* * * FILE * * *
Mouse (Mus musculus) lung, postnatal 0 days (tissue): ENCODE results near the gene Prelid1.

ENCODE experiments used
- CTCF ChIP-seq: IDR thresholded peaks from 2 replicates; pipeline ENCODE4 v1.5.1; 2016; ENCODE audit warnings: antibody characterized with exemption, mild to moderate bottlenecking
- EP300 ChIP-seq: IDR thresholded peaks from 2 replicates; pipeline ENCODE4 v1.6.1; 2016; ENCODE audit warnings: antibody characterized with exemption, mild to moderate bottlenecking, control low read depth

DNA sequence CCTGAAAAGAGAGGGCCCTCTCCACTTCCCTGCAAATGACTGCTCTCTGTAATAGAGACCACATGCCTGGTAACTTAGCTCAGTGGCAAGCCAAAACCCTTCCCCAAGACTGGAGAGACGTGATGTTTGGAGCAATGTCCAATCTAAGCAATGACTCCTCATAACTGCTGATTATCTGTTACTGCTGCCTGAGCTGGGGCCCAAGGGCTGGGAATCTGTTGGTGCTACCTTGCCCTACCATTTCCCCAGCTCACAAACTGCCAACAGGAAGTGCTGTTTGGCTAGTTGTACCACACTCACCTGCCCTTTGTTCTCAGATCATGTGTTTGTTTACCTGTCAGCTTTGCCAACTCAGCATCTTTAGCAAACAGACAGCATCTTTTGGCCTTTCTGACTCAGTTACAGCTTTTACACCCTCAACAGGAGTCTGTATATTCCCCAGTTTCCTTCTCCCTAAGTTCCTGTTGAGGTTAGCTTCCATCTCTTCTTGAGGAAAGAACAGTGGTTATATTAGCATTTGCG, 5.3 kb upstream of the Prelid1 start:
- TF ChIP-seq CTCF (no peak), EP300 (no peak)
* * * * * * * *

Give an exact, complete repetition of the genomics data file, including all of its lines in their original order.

Mouse (Mus musculus) lung, postnatal 0 days (tissue): ENCODE results near the gene Prelid1.

ENCODE experiments used
- CTCF ChIP-seq: IDR thresholded peaks from 2 replicates; pipeline ENCODE4 v1.5.1; 2016; ENCODE audit warnings: antibody characterized with exemption, mild to moderate bottlenecking
- EP300 ChIP-seq: IDR thresholded peaks from 2 replicates; pipeline ENCODE4 v1.6.1; 2016; ENCODE audit warnings: antibody characterized with exemption, mild to moderate bottlenecking, control low read depth

DNA sequence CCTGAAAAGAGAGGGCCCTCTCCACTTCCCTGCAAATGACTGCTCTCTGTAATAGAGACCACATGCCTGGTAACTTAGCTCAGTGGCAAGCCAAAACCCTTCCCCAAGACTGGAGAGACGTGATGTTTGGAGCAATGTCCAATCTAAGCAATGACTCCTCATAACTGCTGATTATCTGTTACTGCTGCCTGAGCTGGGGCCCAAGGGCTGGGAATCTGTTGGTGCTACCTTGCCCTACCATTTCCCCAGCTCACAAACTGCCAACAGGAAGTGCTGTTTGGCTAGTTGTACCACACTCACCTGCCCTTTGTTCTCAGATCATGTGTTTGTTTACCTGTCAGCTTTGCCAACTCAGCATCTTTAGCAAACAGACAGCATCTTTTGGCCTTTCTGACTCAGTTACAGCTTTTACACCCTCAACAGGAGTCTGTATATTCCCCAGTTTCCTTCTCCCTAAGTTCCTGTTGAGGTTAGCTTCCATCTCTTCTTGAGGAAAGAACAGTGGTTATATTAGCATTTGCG, 5.3 kb upstream of the Prelid1 start:
- TF ChIP-seq CTCF (no peak), EP300 (no peak)